There are some simple conclusions to be drawn by genuine Liberal Democrats from the events of recent days. Large numbers of Labour politicians believe in winner takes all politics. Large numbers of Labour politicians take the view that those who are not unconditionally with them are entirely against them. It’s nonsense of course but it certainly helps to ‘circle the wagons’ / ‘keep the tribe together’. You can choose whatever imagery your prefer.

  • Norman White 12th May '10 - 7:04pm

    Ed Randall said “We live in a parliamentary democracy…unlike those poor apocryphal souls who turned up at the polling station and asked where they could vote for Nick Clegg or Gordon Brown or David Cameron – you weren’t able to vote for a particular PM. We don’t do presidential elections in the UK.”

    Sure, you are right. BUT, many people voted for a particular lib dem PM in (the hope) not to get Cameron as a prime minister. You know the rest … we got it at the end. I know who I will be campaigning AGAINST the next elections.

  • During the election campaign I was very impressed with Nick Clegg and was tempted to vote for the lib/dems, thank goodness I changed my mind at the last minute . I now realise he was a wolf in sheeps clothing in other words a closet tory. Also where did Vince Cable leave his principals this time in the same place as when he left the Labour Party.

  • I know its all politics, and I shouldn’t be surprised but can we be realistic.

    LDV asked: Do you support Nick Clegg’s decision that the party with the most seats and most votes has the right to first seek to govern, either alone or with support from other parties?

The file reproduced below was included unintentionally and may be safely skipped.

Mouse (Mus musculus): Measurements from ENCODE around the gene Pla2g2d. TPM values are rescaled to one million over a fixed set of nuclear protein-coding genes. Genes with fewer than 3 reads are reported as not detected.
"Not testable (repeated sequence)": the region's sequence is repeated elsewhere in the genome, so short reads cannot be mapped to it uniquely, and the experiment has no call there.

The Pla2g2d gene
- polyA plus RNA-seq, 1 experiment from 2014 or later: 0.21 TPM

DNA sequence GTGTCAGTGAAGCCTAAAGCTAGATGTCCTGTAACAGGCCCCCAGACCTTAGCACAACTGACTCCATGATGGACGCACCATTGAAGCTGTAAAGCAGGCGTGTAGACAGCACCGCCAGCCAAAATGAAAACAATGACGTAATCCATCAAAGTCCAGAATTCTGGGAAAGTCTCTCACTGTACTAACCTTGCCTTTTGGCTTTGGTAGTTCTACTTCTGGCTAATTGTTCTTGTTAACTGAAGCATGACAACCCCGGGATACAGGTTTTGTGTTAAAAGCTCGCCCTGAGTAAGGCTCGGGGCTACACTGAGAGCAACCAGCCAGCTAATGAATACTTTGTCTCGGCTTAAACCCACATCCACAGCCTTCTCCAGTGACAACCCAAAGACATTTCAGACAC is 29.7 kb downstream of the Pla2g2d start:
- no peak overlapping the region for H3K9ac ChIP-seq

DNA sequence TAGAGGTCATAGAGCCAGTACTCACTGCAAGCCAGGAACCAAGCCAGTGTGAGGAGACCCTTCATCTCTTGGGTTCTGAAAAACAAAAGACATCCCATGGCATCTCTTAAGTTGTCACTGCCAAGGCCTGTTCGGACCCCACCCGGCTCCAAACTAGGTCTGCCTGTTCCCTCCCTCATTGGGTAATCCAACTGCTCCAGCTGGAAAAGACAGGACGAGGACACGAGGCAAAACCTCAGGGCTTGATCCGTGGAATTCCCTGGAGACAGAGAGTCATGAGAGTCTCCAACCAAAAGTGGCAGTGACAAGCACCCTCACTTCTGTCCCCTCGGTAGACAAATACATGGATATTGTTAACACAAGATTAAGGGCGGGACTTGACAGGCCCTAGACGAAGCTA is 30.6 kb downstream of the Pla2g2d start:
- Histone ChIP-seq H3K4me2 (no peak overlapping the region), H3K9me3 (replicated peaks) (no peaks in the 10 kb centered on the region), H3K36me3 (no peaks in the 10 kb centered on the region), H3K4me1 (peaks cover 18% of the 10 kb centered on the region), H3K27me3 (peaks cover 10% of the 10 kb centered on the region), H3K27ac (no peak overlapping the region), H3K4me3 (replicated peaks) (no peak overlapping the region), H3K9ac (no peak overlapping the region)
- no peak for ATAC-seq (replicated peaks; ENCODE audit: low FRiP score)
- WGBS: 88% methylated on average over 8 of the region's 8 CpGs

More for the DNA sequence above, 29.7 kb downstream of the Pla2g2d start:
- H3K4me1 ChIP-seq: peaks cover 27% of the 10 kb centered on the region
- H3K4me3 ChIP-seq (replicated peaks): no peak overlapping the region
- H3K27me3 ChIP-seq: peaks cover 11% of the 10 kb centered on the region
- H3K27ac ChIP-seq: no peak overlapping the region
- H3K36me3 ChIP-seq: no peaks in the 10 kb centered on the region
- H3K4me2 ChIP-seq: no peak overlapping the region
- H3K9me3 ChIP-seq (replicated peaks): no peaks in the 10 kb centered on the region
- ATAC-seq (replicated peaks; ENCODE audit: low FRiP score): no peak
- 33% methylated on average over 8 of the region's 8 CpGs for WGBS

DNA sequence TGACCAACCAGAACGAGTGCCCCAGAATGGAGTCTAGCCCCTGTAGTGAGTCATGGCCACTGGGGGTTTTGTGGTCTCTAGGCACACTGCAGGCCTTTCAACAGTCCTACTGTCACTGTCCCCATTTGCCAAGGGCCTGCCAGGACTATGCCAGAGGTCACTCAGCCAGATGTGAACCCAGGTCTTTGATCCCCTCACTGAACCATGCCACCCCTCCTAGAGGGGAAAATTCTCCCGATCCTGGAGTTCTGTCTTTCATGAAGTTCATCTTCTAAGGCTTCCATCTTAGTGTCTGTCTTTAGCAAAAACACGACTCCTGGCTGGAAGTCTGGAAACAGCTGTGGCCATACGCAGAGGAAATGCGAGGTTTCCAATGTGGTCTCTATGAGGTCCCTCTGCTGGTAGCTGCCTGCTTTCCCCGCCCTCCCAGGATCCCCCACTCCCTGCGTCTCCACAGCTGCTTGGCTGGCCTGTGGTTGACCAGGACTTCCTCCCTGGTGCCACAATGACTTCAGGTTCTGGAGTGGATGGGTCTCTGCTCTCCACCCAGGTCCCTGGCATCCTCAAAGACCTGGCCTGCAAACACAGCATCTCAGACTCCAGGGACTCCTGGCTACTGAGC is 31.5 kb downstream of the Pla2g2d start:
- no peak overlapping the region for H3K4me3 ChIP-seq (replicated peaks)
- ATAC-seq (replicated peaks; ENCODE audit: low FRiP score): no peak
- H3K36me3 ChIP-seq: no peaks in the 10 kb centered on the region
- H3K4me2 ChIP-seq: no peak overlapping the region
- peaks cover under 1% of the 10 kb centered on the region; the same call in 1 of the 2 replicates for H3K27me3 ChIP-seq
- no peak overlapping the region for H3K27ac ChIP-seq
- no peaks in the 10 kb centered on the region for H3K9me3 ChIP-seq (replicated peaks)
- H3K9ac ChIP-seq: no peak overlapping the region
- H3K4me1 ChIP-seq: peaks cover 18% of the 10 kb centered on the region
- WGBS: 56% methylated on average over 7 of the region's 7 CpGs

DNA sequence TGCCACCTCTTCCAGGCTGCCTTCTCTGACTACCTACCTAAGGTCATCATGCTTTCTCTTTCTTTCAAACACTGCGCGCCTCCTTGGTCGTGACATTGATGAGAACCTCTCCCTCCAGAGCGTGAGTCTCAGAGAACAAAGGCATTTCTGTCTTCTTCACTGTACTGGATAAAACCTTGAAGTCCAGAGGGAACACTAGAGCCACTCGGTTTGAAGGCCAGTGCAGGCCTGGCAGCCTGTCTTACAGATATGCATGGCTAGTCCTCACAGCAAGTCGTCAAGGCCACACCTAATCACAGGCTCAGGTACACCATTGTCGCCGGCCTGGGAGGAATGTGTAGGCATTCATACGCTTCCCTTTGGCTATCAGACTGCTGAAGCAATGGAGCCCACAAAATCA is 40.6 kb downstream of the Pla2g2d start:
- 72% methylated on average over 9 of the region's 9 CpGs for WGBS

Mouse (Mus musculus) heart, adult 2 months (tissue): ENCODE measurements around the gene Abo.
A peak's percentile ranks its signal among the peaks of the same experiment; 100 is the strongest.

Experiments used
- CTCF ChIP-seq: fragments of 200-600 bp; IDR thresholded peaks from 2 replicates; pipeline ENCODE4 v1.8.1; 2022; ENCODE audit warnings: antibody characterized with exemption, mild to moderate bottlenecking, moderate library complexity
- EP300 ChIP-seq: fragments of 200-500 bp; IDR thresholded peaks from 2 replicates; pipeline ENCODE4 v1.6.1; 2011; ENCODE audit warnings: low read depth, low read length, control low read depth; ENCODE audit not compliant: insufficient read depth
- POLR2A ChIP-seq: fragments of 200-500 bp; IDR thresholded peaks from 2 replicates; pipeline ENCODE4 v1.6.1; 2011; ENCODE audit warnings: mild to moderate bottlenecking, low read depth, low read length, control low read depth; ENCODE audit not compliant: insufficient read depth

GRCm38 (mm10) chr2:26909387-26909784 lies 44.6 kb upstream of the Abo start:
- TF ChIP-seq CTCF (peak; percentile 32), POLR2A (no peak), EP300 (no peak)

Irrelivent, as most voters from ANY party belive that the person who gets the most votes should seek to form a government, just as the team with the most points wins the league.

    LDV asked: Given the Conservatives won most votes and most seats, do you support Nick Clegg’s decision to enter into discussions with the Conservative party?
    Loaded question… Why not just;
    Do you support Nick Clegg’s decision to enter into discussions with the Conservative party?

    LDV asked: Is significant progress on changing the electoral system a deal-breaker for you?
    The first question of ANY relevence…obviously its a deal breaker, its the ONLY way the party would join the conservatives. It may make it all worthwhile.

    LDV asked: What is your view of Nick Clegg’s performance as Lib Dem leader during the election campaign?
    And
    LDV asked: What is your view of Vince Cable’s performance as Lib Dem deputy leader during the election campaign?

    Yes they both did a great job.

    Now can we ask the real relevent questions to the party members, that we want answers to:
    Has the coilition put you off voting lib-dem in the future.?
    Do you feel we have given up too much to enter a coilition.?
    Are you happy with the way things have turned out.?

  • “Has the coalition put you off voting Lib-Dem in the future.?”

    No, but given how they sabotaged negotiations it’s put me off ever giving Labour my additional preference.

    “Do you feel we have given up too much to enter a coalition?”

    As opposed to what? Having a Conservative minority government. I’m amazed we got as much as we did considering they held almost all the cards. Kudos to the negotiators on both sides – ours for being firm and theirs for being reasonable.

    “Are you happy with the way things have turned out?”

    I’d have preferred a Lib-Lab coalition I think but between the self-interested Labour backbenchers and tribalist negotiators like Ed Balls I’ve been denied it. I still think I’d favour that option in future hung parliaments but I’m not as sure now. I’m incredibly pleased with the deal the negotiators have been able to get; I think it’s a perfect example for the future of how coalition governments should operate (like our last coalition, in Holyrood, which got about 80% of the LibDem manifesto passed).

  • Sellouts that’s all I can say a bunch of self serving sellouts Im lucky to have a well paid secure job but I am still outraged that it seems that the “cuts” that the party is supporting is going to affect the poorest people in the UK.

    Its disgusting that the ones that caused this trouble the bankers are getting off and the poor are going to get screwed.

    Thats not what I voted for by a long shot.